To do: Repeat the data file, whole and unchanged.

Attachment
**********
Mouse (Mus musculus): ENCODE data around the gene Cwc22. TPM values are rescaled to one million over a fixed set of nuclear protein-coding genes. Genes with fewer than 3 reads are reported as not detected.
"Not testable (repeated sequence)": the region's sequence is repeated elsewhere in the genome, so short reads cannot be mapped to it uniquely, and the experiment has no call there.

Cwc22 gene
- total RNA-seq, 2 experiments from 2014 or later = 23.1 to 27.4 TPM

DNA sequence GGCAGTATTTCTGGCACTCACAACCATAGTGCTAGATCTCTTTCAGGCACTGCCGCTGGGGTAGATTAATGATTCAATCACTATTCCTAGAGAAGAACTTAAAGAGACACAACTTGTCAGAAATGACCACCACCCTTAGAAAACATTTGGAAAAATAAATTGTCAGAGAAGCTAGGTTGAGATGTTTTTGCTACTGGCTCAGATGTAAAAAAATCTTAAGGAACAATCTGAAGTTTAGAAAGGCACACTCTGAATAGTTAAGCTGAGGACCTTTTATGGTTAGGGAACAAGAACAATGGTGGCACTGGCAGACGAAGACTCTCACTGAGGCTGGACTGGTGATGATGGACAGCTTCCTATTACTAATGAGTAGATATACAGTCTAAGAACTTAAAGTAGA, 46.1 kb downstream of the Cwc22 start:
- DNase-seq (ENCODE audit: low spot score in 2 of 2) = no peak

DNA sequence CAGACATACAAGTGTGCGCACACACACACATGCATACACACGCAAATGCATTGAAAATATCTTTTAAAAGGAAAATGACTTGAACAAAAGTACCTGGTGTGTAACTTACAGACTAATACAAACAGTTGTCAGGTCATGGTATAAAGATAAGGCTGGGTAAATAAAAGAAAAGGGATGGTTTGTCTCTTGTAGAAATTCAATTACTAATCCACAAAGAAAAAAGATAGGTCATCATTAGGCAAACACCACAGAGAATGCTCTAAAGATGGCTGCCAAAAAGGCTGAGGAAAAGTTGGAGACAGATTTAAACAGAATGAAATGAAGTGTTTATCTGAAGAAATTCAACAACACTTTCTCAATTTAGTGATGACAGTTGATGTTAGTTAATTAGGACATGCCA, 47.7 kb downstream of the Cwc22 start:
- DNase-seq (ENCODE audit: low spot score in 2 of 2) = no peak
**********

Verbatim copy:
Mouse (Mus musculus): ENCODE data around the gene Cwc22. TPM values are rescaled to one million over a fixed set of nuclear protein-coding genes. Genes with fewer than 3 reads are reported as not detected.
"Not testable (repeated sequence)": the region's sequence is repeated elsewhere in the genome, so short reads cannot be mapped to it uniquely, and the experiment has no call there.

Cwc22 gene
- total RNA-seq, 2 experiments from 2014 or later = 23.1 to 27.4 TPM

DNA sequence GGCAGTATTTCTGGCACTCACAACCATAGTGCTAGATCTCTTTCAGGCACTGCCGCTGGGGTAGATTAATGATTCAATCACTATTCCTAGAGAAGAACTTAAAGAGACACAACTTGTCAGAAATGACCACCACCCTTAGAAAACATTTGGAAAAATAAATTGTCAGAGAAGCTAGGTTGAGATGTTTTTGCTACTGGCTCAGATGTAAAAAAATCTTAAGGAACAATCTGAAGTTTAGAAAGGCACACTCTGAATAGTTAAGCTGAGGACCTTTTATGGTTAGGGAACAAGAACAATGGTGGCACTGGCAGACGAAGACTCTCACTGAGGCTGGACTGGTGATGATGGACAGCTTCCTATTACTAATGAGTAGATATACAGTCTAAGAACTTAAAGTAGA, 46.1 kb downstream of the Cwc22 start:
- DNase-seq (ENCODE audit: low spot score in 2 of 2) = no peak

DNA sequence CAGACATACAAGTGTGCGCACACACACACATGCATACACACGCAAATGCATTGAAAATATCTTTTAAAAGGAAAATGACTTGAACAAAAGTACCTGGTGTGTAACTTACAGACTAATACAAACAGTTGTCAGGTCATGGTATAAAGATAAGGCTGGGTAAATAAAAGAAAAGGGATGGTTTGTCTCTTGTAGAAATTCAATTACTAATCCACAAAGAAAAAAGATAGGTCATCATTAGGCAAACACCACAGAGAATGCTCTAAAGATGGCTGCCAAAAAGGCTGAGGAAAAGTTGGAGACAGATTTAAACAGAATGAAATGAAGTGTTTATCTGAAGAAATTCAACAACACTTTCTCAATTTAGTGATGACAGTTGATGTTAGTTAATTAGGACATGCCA, 47.7 kb downstream of the Cwc22 start:
- DNase-seq (ENCODE audit: low spot score in 2 of 2) = no peak